GG: Did publishing your first book change your writing process for the second? If so, how?
RB: One of the most important parts of my writing process is passing a draft off to early readers I trust. I love to hear what they adore and hate, what they wanted cut or added. Before I sold A Bend In The Stars I had a very hard time finding readers willing to take on a 500 page draft. It's a lot to ask and almost no one had time. I leaned, instead, to ask people to take on 50 or 100 page chunks. So, as I sat down to write History of Time Travel (forthcoming from Grand Central in 2021), I didn't waste time asking people to read the whole thing. Instead I gave them smaller chunks I knew weren't quite right and asked them to help me think it through. This made the process a lot smoother. People read 100 pages much faster than they read 500!
GG: Your concept is original. Do you try to be original or to write for an audience?
RB: I don't try to be original or to write for an audience. I write the stories that I'm passionate about – the ones I can't let go. For A Bend In The Stars, the idea came to me in 2014. I was reading Scientific American's monthly installment of '50,100 and 150 Years Ago' and learned that in 1914 an eclipse fell over Russia that could have proved Einstein's theory of relativity but because of war and bad weather no scientists were able to mount an expedition and record the event. Before I even put the magazine down I knew it was a book idea: What if someone did make it to the eclipse, and did manage to take a photograph? Could he have taken Einstein's place in history? I was already a bit obsessed with Russian history and knew it was one of the most fascinating and tumultuous times in the country's history. And I knew that Einstein wasn't working in a vacuum, that there were other scientists working to help him – and beat him. Could I bring that race to life? I couldn't stop thinking about the story and so I raced to write it.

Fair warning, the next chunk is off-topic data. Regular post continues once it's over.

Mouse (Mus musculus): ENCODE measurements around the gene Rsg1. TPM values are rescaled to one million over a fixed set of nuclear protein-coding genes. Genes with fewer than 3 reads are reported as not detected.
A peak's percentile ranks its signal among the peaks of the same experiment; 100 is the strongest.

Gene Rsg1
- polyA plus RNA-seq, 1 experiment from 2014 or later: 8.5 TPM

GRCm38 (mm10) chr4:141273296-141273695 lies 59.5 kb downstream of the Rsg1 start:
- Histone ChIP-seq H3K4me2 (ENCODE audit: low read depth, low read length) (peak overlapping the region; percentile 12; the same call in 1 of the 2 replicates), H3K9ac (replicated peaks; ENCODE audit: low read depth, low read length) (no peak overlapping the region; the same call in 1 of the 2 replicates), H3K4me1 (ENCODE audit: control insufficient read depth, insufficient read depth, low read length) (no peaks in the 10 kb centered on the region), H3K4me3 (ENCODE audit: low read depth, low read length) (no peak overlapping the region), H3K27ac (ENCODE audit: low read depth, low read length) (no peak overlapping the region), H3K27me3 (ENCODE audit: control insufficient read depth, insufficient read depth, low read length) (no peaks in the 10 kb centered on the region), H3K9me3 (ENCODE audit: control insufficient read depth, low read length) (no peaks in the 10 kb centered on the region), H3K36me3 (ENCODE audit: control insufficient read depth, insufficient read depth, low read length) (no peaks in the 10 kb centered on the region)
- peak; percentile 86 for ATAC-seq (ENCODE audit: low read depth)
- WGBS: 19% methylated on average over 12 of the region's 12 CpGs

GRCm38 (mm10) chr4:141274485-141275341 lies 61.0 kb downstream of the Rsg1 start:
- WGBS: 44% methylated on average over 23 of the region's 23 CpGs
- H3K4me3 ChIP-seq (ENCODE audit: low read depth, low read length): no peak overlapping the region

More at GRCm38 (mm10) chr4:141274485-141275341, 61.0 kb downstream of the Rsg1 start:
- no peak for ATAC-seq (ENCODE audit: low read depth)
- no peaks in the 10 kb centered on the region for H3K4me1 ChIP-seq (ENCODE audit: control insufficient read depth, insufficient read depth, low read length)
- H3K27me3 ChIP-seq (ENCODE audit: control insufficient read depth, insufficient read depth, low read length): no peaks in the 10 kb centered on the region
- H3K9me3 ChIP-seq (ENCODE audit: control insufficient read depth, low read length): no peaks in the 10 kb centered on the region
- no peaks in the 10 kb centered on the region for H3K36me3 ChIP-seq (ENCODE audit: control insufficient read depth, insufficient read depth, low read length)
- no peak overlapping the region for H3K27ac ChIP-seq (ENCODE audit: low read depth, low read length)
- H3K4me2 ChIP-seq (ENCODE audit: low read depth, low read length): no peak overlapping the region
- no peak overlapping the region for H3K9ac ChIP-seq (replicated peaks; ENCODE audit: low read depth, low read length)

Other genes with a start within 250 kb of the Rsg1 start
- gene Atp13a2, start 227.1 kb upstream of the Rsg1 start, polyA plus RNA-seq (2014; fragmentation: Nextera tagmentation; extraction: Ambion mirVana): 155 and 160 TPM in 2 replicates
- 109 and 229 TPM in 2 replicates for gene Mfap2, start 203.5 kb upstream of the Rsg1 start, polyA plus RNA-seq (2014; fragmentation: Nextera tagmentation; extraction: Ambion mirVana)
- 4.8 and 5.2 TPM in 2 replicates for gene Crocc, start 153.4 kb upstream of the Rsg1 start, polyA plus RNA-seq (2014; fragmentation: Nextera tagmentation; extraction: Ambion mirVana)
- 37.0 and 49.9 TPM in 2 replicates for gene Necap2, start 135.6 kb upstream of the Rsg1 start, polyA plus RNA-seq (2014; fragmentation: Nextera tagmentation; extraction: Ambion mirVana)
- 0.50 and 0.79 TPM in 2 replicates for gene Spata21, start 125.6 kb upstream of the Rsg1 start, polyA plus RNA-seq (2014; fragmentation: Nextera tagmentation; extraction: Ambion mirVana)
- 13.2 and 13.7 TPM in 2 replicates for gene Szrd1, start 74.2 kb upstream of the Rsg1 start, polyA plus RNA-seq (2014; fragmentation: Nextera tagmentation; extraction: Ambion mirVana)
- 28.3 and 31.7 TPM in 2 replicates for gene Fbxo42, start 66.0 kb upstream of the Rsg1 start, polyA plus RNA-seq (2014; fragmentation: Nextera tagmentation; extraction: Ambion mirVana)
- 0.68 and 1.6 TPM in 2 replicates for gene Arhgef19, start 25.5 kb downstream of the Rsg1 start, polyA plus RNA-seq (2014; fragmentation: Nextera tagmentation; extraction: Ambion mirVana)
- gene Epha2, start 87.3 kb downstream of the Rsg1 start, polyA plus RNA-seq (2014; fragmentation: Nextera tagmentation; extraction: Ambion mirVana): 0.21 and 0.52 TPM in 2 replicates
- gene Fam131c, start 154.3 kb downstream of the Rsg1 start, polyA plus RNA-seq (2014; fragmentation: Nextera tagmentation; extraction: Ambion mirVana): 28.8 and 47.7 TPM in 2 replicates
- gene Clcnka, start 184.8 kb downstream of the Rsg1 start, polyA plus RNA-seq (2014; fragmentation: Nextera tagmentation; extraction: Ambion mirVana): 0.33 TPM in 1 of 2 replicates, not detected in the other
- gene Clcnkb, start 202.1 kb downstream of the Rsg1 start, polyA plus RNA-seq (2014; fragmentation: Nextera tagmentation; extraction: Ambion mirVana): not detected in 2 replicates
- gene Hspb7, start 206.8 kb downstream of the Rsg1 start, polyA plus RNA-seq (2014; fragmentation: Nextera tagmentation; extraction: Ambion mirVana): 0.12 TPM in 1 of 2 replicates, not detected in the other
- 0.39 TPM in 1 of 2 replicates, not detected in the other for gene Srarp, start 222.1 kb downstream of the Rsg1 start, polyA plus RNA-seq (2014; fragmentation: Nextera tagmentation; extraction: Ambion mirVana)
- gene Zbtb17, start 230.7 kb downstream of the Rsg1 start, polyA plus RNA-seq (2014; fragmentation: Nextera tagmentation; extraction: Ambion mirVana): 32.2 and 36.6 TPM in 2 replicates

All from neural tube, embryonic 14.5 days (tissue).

GG: Do you have any advice for other writers trying to publish?
RB: Write the story you can't stop thinking about and don't be afraid to start. Fifty terrible pages of writing are better than zero pages because bad writing can be fixed. No writing takes you nowhere. Also, keep in mind that writing is a long, long process that requires dozens and dozens of drafts. I easily wrote a couple thousand pages to get to the final 464 that were published. When someone reads your work and tells you what they like and don't like, they're not saying they like or don't like you. And their comments are important. They tell you what's working and where you need to start over. In the end, those critiques are how you learn to be a better storyteller.
Most important of all – keep going. Being a writer means being rejected all the time. If you ask any published author they'll say the same, they've been turned down more times than they can count. Yes, their bios might look rosy and their books polished but behind all that is a mountain of disappointment and thank you but no thank yous.
Thank you so much for spending time with us today, Rachel. No doubt many readers are already awaiting your next book.
You can visit Rachel on her site: www.rachelbarenbaum.com or follow her: